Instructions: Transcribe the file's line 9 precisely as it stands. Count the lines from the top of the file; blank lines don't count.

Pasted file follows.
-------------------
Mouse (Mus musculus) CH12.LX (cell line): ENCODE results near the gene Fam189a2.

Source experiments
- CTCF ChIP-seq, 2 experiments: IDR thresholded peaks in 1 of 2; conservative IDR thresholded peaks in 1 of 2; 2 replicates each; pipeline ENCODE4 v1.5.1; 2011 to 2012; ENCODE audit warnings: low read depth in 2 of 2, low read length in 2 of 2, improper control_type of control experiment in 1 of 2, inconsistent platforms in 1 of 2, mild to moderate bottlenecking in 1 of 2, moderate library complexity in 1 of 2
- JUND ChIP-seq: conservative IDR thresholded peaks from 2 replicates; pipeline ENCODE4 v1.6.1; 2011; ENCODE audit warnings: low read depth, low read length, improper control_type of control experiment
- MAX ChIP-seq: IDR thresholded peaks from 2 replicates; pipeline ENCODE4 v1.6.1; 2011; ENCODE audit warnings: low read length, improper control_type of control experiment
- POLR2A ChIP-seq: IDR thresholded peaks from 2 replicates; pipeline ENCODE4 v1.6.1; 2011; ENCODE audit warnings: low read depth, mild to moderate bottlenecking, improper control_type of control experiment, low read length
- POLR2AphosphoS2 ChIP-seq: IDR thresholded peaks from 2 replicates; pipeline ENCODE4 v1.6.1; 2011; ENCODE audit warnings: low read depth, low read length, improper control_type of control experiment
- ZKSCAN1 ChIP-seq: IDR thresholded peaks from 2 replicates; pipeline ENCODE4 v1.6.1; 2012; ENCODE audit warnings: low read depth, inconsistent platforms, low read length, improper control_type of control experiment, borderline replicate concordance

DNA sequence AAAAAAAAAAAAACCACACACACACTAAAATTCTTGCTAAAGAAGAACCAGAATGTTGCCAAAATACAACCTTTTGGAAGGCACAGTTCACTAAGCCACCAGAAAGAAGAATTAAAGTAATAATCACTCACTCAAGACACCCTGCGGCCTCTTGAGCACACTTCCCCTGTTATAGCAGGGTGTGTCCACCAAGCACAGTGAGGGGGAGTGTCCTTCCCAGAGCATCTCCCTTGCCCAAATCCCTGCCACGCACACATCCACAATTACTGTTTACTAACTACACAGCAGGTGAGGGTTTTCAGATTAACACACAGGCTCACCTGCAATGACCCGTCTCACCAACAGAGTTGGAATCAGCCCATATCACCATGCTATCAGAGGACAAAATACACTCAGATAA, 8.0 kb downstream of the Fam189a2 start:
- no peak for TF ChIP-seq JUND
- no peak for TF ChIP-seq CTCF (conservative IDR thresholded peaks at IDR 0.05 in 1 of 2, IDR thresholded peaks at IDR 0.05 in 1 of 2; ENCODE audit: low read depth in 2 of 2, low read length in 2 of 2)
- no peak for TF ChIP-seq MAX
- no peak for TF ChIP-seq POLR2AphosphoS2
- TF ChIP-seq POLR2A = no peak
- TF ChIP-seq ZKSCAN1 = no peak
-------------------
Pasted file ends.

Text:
DNA sequence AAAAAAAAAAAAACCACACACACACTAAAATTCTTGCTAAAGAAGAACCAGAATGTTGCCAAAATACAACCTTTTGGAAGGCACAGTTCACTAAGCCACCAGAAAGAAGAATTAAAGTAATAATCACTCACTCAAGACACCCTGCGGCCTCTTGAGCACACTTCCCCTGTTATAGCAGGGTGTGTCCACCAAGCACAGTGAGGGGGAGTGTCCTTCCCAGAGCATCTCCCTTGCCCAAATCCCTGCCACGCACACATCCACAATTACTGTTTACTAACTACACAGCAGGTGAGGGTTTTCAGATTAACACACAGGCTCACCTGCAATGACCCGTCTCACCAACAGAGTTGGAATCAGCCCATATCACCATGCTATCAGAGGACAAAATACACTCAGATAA, 8.0 kb downstream of the Fam189a2 start: